Steel is in a battle to retain market share as automotive engineers face tough decisions about how to reduce weight. Steel producers have introduced advanced steels that are lower weight and higher quality than the mild steels they replace. However, engineers are not happy with the quality control on much of the steel the receive, based on comments made on a recent Design News survey conducted by RBI Research in Waltham, MA. A few examples:
“The material that I have been getting lately is not rolled into a true rectangular profile. One side of the longer edge is often slightly curved, near the shorter edge.” The criticism refers to AISI 1018 cold-rolled steel (low-carbon, manganese-rich).
”Need a better micro structure.” Referring to 8620 steel, a hardenable chromium, molybdenum, nickel low-alloy steel often used for carburizing.
”(I need) better consistency of crystalline structure for low alloy steels.” Referring to low alloy (2.25%Cr - 1.0% Mo) steels
”Need better resistance to corrosion from H2S and organic sulfur and corrosion from naphthenic acids in crudes /bitumens.” Referring to A516 series of carbon steel and TP 316/317 types of 18-8 stainless steel.
”Need better avaialblity of cold-heading quality of 8640 alloy steel in diameters needed to produce 1-inch to 1 ½-inch fasteners.
”Better finish. Less scale.” Hot-rolled steel.
”Better varnish for magnet wire.”
”Get increased surface hardness along with better corosion resistance.” Referring to stainless steel generally.
Admittedly, some of the problems relate to poor quality from Asian suppliers, where definitions of specifications can vary widely, to be generous. One survey respondent said: “There needs to be a clear expectation with regards to rusting/corrosion with type 304 and others as it relates to Cr and Ni content. The ‘junk’ from China is usually at the minimum for Ni.”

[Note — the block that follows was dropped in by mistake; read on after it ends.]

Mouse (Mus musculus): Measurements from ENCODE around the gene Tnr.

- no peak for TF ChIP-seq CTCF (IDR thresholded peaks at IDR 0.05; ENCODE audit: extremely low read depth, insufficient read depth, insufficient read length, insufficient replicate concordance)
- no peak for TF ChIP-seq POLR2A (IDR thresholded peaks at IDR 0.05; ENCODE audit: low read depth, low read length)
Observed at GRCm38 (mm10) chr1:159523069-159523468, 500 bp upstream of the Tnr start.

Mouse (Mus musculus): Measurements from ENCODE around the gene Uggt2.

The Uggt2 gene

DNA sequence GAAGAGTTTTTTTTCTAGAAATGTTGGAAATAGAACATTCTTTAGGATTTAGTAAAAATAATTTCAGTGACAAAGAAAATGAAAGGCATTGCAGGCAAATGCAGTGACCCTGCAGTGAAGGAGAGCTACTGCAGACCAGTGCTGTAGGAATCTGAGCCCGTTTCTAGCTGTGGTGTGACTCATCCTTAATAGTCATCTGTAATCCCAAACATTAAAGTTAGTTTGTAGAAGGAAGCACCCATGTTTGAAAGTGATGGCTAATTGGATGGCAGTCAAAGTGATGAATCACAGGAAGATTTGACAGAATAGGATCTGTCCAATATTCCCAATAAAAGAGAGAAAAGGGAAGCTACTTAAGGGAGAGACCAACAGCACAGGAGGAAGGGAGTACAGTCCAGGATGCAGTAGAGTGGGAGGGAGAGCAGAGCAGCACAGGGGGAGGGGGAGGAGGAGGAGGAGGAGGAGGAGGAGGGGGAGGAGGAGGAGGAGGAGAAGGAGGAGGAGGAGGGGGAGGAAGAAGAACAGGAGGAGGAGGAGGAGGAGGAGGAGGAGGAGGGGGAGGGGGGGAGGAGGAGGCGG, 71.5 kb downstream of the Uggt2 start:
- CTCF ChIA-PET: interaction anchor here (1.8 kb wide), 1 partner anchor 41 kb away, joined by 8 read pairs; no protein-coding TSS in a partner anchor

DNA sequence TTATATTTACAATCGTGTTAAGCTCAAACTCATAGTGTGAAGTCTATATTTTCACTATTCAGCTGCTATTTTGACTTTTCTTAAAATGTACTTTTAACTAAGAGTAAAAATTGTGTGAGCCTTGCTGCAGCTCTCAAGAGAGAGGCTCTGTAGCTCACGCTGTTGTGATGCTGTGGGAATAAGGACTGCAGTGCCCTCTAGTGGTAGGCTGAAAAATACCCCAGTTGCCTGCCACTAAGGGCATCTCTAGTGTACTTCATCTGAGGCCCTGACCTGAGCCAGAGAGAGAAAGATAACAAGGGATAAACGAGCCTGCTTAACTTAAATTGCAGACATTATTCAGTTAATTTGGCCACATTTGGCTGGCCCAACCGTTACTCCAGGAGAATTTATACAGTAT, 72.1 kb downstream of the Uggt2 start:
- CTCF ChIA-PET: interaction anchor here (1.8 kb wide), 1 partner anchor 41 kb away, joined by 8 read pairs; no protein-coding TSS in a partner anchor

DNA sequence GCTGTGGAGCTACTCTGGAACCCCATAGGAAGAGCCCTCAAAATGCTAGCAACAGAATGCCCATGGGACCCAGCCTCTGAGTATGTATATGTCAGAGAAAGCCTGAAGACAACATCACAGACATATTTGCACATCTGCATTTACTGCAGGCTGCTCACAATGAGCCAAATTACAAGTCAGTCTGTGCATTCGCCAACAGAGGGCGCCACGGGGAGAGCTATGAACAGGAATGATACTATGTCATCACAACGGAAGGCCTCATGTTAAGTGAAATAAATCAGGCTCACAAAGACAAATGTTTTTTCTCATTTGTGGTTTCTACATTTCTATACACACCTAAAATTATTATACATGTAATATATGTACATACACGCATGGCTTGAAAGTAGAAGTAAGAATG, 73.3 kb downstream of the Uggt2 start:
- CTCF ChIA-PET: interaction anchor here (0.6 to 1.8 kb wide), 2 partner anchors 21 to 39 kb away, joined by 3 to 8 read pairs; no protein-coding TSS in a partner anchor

But many comments indicated there is a significant problem in consistency from all sources, either in grain structure, or chemical composition or in forming. More than 200 engineers participated in the survey, and they were promised confidentiality. Thanks to our readers who participated. A detailed report of the composite findings will be published in the Design News Trend Watch supplement in August. I’m going to cherry pick more of the specific comments in this blog over the next few weeks. Hopefully, some suppliers are reading, and take notes on potential improvements.
An MIT research team has invented what they see as a solution to the need for biodegradable 3D-printable materials made from something besides petroleum-based sources: a water-based robotic additive extrusion method that makes objects from biodegradable hydrogel composites.
Alcoa has unveiled a new manufacturing and materials technology for making aluminum sheet, aimed especially at automotive, industrial, and packaging applications. If all its claims are true, this is a major breakthrough, and may convince more automotive engineers to use aluminum.
NASA has just installed a giant robot to help in its research on composite aerospace materials, like those used for the Orion spacecraft. The agency wants to shave the time it takes to get composites through design, test, and manufacturing stages.
The European Space Agency (ESA) is working with architects Foster + Partners to test the possibility of using lunar regolith, or moon rocks, and 3D printing to make structures for use on the moon. A new video shows some cool animations of a hypothetical lunar mission that carries out this vision.
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